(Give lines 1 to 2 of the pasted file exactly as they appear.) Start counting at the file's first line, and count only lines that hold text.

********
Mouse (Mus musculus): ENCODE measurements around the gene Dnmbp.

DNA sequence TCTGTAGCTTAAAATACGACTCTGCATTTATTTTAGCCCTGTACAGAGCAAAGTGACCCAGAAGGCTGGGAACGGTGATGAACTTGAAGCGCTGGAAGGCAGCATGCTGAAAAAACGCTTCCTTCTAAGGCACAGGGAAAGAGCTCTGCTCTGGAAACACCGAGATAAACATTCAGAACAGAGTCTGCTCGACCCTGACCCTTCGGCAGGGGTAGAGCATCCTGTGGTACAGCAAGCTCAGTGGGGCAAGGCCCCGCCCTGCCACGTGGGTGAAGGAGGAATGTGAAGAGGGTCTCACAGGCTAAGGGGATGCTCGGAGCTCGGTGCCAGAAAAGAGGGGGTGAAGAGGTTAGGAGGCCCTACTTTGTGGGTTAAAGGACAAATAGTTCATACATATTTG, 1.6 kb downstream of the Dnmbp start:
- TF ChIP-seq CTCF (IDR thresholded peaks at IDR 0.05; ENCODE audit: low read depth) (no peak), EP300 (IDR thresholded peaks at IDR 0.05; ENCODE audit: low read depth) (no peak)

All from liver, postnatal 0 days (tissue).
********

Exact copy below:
Mouse (Mus musculus): ENCODE measurements around the gene Dnmbp.

DNA sequence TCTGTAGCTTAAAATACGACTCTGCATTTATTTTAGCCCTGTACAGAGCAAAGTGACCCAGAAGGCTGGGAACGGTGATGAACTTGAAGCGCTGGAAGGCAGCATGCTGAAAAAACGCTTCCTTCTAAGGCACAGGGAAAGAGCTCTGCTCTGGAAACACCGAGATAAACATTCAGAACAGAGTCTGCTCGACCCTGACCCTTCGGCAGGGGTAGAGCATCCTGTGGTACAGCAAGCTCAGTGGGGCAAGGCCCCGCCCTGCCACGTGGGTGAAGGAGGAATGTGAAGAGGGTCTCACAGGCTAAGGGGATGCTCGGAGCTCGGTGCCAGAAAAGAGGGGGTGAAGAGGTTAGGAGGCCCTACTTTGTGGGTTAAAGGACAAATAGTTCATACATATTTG, 1.6 kb downstream of the Dnmbp start: